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Subnet routers: how do they work?

2 minsJune 20 2024
Alex Kretzschmar
Alex Kretzschmar

The most straightforward way to use Tailscale is to install the client on every node that you want to add to your network. But there are some cases, like embedded devices or existing VPCs, where a direct installation on each node isn’t feasible. That’s when you can turn to a subnet router.

In simple terms, a subnet router allows devices to communicate using our powerful NAT traversal technology whether they are running Tailscale or not. In today’s installment of our Tailscale Explained series, I walk you through how Tailscale subnet routers work, and how to install and configure subnet routers on Windows and Linux.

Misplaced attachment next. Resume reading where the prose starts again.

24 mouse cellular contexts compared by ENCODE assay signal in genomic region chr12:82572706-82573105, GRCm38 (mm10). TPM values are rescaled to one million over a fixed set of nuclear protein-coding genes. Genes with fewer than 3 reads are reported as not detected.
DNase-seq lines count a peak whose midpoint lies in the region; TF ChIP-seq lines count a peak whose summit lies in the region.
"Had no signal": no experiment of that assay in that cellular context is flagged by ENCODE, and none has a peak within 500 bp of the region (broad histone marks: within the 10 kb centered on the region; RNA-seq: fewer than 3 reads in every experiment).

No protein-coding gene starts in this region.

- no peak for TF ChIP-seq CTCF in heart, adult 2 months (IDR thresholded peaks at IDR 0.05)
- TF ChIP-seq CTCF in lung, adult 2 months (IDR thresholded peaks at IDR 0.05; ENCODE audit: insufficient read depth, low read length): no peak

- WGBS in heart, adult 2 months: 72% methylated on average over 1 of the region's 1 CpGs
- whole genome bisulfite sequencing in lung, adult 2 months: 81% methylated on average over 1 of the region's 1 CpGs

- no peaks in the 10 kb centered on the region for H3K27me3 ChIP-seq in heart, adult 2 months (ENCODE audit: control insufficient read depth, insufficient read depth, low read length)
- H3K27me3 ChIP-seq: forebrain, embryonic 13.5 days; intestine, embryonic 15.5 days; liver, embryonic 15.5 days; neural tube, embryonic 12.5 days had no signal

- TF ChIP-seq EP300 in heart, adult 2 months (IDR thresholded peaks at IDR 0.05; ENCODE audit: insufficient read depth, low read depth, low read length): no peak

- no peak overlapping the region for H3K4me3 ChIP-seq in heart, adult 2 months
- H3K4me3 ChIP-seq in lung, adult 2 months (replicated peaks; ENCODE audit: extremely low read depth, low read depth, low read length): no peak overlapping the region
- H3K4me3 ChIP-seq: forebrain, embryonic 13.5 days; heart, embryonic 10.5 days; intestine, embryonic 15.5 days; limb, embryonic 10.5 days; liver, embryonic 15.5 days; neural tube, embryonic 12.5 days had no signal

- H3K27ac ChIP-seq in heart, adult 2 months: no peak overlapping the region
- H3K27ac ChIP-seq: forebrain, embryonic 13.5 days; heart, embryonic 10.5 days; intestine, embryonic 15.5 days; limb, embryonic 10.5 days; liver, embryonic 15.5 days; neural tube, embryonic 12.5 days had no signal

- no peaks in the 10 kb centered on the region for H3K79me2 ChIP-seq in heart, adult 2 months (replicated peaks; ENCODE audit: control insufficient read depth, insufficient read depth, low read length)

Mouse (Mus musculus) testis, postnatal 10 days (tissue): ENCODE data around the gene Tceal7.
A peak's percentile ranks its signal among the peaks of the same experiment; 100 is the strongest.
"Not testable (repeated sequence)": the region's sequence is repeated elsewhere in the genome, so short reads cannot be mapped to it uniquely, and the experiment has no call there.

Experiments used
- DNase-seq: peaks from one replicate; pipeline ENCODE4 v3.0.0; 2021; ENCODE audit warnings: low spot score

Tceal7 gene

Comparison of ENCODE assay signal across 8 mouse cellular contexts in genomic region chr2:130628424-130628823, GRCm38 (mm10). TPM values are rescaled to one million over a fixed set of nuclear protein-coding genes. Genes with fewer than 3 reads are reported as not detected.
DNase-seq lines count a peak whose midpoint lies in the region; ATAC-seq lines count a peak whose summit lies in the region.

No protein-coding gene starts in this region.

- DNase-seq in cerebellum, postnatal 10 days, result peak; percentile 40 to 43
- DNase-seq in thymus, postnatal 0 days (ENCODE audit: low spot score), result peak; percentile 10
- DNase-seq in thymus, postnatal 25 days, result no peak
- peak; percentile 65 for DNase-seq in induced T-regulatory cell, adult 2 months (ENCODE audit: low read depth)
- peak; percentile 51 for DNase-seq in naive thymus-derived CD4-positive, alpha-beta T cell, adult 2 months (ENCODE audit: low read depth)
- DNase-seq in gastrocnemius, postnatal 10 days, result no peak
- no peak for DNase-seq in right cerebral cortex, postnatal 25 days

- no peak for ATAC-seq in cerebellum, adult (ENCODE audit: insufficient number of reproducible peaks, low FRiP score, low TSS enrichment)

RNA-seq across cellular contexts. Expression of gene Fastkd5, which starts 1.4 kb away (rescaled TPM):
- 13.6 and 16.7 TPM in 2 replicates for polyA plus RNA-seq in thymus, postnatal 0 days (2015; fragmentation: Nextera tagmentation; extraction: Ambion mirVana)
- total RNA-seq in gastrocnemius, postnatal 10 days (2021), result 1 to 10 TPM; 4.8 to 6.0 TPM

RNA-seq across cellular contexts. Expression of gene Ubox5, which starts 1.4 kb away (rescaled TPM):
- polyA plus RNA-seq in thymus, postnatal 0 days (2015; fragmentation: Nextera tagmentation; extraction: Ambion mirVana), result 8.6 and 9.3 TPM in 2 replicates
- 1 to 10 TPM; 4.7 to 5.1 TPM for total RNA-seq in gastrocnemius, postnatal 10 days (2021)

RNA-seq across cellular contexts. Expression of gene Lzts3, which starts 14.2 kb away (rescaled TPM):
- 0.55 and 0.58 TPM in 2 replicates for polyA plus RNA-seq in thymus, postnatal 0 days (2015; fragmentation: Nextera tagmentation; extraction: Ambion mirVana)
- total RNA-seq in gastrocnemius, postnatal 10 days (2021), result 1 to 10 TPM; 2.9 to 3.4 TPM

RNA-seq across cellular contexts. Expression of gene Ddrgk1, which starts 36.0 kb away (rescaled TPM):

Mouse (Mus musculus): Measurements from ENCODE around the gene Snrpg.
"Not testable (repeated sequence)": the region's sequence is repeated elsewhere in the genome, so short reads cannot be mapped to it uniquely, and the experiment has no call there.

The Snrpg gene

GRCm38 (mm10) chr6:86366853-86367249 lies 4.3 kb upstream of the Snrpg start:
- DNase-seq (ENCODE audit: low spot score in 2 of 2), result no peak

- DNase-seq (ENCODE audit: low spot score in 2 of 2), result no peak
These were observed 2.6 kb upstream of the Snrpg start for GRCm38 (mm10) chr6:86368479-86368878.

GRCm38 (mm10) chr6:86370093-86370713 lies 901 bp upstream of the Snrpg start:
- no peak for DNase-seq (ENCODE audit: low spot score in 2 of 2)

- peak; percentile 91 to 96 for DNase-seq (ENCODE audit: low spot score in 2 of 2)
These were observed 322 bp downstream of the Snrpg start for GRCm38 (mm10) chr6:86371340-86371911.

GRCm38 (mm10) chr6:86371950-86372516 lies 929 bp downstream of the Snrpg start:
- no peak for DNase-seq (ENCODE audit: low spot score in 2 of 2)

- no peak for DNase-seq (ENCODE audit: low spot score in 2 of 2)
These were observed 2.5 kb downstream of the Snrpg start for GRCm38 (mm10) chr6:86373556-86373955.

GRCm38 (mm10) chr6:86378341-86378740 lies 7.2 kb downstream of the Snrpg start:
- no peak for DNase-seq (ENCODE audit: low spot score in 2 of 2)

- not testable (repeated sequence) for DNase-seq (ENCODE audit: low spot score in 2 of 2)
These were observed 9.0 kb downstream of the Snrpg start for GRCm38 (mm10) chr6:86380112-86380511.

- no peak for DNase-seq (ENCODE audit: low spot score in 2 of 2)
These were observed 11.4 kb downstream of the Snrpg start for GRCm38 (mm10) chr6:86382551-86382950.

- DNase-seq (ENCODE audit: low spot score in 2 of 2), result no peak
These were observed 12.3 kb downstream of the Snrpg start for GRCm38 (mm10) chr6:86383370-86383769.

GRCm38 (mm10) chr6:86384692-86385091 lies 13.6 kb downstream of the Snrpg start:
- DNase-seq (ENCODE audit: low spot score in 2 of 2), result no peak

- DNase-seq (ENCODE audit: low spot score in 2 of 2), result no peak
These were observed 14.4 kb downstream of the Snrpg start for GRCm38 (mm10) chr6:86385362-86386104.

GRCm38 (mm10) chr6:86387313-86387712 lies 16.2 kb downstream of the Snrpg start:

If you’ve been looking for a way to dip your toe into the Tailscale waters, a subnet router makes this simple. Perhaps you’re about to migrate a large network and want to try us out without installing the Tailscale client on every device. Or maybe you have an entire AWS VPC to hook up. In cases like these, a subnet router is a fast and easy way to get started.

Tailscale is free for personal use, and devices behind a subnet router do not count toward your pricing plan’s device limit either. Try today and connect up to 100 devices and 3 users for free.

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